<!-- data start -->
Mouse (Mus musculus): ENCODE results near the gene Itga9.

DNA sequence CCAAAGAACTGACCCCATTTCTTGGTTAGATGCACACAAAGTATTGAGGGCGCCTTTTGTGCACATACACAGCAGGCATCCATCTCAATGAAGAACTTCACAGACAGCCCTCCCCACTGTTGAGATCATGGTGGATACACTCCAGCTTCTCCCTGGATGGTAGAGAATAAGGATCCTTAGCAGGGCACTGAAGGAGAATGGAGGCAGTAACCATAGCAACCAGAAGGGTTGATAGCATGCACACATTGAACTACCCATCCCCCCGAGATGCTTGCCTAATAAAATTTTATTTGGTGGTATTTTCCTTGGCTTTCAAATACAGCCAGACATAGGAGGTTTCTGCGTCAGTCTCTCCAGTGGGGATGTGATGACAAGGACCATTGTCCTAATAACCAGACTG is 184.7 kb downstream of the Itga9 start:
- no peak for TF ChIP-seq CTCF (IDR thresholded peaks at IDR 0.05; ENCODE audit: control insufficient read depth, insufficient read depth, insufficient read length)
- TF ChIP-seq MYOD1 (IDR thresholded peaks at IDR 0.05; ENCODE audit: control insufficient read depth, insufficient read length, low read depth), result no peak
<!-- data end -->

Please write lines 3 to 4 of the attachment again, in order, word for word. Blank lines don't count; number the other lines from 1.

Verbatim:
- no peak for TF ChIP-seq CTCF (IDR thresholded peaks at IDR 0.05; ENCODE audit: control insufficient read depth, insufficient read depth, insufficient read length)
- TF ChIP-seq MYOD1 (IDR thresholded peaks at IDR 0.05; ENCODE audit: control insufficient read depth, insufficient read length, low read depth), result no peak